Bentley’s Bandstand: March 2015

March 02, 2015
By Bill Bentley, Columnist

Gone by Jerry-Williams
Jerry Williams, Gone. When is a 1979 album not really a reissue? How about when the artist goes over the line with his label and as a result has his new album pulled from the distributor’s shelves right before it’s to be sent to the record stores. That’s exactly what happened to Jerry Williams’ disc in 1979, and it’s been sitting in limbo ever since — until now, when it sounds as heartbreakingly awesome as it did way back then. Williams was a wild man from Texas who’d been in Little Richard’s band in 1965 when he was 16, sharing guitar duties with Jimmy James (aka Jimi Hendrix), and then made three albums that barely saw the light of day. When he got signed by Warner Bros. in ’78, Rolling Stones engineer Chris Kimsey asked to produce and the rest is history, sort of.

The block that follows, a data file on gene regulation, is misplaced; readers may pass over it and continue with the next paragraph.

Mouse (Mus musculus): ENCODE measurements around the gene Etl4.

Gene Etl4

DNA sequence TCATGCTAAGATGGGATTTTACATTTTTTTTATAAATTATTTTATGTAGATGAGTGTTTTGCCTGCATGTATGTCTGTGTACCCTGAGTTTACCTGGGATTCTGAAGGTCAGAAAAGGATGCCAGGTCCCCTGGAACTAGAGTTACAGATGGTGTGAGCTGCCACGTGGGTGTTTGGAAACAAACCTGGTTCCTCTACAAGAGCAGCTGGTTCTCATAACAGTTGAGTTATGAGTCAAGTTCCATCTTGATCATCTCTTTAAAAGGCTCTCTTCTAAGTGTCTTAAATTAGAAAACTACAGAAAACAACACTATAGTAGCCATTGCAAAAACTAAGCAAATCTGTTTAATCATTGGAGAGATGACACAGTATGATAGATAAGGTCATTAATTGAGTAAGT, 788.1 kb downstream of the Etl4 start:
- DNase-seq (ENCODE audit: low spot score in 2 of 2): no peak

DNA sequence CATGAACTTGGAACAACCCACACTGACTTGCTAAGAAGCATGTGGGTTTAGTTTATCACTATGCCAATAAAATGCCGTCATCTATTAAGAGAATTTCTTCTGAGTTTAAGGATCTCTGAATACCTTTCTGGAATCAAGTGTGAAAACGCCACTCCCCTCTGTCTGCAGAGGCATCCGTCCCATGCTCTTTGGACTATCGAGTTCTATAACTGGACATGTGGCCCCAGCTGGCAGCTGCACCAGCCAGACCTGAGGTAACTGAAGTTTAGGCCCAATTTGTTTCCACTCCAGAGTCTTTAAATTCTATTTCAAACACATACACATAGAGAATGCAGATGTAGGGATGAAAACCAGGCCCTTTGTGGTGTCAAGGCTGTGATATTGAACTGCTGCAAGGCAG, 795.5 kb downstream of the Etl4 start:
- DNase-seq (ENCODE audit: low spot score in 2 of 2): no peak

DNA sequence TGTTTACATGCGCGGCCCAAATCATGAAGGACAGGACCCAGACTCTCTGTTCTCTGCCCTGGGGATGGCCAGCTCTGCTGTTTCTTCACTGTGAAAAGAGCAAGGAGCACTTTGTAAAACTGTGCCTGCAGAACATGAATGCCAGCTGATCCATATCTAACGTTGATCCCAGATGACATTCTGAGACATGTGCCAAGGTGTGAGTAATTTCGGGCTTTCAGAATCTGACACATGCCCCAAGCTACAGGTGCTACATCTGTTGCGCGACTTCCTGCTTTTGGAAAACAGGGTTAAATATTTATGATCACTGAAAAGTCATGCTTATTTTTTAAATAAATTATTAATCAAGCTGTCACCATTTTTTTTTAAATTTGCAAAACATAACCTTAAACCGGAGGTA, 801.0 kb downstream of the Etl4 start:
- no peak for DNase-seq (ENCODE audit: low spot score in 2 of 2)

Jerry-WilliamsThese ten songs sound as powerful and fresh now as they did 36 years ago, and it’s no accident that during the ‘80s Williams became the go-to songwriter for Eric Clapton, Bonnie Raitt, Delbert McClinton, and a bandstand full of others. Maybe it’s because songs like “Givin’ It Up For Your Love” and “Easy on Yourself” combine the power of deep soul with rock and roll’s edgier outer limits. Or maybe it’s because no one has the richness of heart and muscularity of playing like Jerry Williams did. During their crazy days of running together, Clapton once described Williams as “looking like Jack Nicholson and singing like Stevie Wonder.” And that’s just the start. Finally, the album that totally captured the majesty of the man who tagged himself His Jerrness is unleashed on the public, and music lovers everywhere can find out what they’ve been missing all these years. Williams might have died in 2005, leaving a mighty hole in the musical landscape of unknown heroes, but now the Lone (Star) Ranger rides again.